In part one of our series on ancient engineering, we looked at the Egyptian pyramids; now, we turn to the mighty Roman Empire.

The Romans were, of course, famed for their advanced engineering feats; as the Monty Python team famously illustrated, there are plenty of answers to the question, “What did the Romans ever do for us?”

For the time being, however, we’ll focus on just one.

Water is one of the most fundamental requirements of a successful civilisation; we need clean water to drink, to cook, and to wash. Beyond that, it’s also necessary for growing food, and useful in generating power for machinery.

As a city grows, people find themselves living further and further away from their water source. Directing and managing water offers a great leap forward in managing and serving a growing population – and the Roman aqueducts provided the solution.

Their basic principle is incredibly simple. By constructing a channel with a slight downward gradient, aqueducts use gravity to carry water from distant sources to exactly where it’s needed. The scale upon which the Romans were able to do this, however, is quite astonishing.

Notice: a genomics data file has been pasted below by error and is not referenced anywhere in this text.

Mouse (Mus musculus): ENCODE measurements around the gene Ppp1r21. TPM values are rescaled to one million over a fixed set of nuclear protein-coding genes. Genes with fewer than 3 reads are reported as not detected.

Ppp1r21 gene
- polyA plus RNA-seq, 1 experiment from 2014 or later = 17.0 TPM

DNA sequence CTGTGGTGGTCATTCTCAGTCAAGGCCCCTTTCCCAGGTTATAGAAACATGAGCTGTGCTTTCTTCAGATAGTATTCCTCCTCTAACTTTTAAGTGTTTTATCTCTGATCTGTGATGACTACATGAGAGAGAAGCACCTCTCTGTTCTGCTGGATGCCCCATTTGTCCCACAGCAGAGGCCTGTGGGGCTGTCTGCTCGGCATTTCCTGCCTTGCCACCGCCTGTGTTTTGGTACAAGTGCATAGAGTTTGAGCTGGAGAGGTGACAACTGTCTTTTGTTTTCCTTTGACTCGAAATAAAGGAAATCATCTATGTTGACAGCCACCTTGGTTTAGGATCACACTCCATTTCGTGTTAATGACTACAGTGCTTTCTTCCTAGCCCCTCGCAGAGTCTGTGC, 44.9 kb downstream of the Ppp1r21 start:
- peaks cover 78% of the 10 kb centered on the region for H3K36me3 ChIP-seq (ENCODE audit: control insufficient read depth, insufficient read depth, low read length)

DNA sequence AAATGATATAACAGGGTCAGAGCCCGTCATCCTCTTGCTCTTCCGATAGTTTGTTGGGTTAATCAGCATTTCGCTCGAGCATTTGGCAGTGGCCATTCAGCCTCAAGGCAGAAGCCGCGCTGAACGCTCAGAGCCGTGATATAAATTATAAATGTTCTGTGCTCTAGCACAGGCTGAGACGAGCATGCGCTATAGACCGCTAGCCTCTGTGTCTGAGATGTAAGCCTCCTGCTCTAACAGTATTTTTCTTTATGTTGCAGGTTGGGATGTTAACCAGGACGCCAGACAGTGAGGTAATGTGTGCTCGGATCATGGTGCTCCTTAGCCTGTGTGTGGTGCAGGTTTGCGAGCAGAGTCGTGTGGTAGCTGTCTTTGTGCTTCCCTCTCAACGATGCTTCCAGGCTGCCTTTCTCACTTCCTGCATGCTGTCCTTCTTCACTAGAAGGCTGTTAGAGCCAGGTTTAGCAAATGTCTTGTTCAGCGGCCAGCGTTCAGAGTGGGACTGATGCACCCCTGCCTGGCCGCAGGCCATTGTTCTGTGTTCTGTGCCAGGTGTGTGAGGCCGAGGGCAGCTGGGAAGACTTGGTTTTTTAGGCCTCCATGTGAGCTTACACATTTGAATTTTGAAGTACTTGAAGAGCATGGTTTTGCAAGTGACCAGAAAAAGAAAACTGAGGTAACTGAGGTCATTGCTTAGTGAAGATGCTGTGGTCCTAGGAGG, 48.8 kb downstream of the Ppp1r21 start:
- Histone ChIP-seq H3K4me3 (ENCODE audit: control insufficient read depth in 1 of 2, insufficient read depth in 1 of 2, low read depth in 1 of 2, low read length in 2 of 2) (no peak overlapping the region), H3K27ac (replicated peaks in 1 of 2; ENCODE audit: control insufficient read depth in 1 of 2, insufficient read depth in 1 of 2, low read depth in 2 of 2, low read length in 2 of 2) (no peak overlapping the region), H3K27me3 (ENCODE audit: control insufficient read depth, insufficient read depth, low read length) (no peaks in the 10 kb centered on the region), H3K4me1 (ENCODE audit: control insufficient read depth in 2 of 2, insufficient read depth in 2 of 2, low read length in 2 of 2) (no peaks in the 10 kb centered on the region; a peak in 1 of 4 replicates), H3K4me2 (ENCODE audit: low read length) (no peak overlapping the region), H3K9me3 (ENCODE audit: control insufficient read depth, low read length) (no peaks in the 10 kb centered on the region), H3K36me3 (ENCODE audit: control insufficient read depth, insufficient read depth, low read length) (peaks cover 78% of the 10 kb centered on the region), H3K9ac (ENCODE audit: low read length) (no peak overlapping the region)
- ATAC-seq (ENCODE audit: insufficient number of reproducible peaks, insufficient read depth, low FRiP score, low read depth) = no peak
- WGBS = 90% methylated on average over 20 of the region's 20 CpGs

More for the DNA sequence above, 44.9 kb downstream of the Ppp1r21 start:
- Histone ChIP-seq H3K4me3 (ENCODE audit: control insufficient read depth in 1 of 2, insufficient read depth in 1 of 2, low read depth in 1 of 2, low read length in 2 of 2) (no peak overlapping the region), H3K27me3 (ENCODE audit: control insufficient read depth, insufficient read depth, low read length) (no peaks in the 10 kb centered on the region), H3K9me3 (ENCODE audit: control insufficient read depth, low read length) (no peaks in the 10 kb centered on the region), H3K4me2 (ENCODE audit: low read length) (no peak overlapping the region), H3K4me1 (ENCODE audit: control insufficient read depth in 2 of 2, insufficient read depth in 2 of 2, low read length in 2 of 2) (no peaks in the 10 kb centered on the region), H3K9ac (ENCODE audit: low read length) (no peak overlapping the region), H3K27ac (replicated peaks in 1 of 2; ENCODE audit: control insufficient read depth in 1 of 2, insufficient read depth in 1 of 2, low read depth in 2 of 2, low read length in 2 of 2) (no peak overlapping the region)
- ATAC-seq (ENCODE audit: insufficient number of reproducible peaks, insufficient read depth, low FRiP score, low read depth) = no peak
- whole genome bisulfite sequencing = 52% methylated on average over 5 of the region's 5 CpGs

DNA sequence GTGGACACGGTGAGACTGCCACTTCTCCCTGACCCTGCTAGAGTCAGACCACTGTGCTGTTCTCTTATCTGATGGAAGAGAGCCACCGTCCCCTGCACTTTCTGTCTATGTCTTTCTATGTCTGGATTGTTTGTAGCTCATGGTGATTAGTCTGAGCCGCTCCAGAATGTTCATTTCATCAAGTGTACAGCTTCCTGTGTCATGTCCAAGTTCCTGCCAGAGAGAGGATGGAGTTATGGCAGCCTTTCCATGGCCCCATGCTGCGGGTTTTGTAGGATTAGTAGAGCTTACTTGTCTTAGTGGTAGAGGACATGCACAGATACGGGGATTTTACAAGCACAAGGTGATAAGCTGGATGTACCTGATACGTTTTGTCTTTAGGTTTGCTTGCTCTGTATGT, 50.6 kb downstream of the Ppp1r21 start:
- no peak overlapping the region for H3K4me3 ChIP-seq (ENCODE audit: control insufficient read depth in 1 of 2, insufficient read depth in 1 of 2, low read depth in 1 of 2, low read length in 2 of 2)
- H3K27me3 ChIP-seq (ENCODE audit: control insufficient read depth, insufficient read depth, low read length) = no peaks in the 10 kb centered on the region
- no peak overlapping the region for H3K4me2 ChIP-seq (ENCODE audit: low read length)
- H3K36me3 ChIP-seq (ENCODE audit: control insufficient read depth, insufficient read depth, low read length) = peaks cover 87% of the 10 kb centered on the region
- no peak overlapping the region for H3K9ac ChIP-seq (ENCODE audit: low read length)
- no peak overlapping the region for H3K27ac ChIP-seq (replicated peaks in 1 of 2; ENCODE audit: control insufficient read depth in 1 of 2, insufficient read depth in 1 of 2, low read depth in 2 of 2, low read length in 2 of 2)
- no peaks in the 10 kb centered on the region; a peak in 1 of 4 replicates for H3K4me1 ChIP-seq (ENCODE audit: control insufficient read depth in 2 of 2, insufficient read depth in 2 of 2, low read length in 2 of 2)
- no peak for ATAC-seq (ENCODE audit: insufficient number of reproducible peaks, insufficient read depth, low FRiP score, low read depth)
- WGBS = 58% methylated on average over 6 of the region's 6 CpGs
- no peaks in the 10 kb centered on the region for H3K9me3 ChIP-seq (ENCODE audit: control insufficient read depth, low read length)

Fourteen aqueducts brought water into ancient Rome, providing a constant supply for the baths and the sewers. The Romans used 1,000 cubic metres a day – which, per capita, matches modern usage in the city quite closely, even though today we have modern appliances like dishwashers and showers.

The first, the Aqua Appia, was constructed in 312 BC, and carried water 16.4km through tunnels from a spring outside the city to a fountain at the cattle market. A second aqueduct, forty years later, carried water on high arches from the Aniene River to the higher parts of the city, and as the city expanded and its need for water grew, further aqueducts were commissioned.

It wasn’t just in Rome that aqueducts transformed the landscape; hundreds of aqueducts were built throughout the Roman Empire, bringing fresh water into cities, to farmlands and to industrial sites. Two famous examples which can still be seen today are the aqueduct of Segovia in Spain and the Pont du Gard in France, as pictured above.

At Airedale Springs, we’re always inspired by the achievements of engineers both ancient and modern, and proud to be part of such a long tradition. We ensure that all of our products, from torsion springs to wire forms, are made to the highest possible standards to help you create work that can stand the test of time. For more information, contact us today on 01535 643456.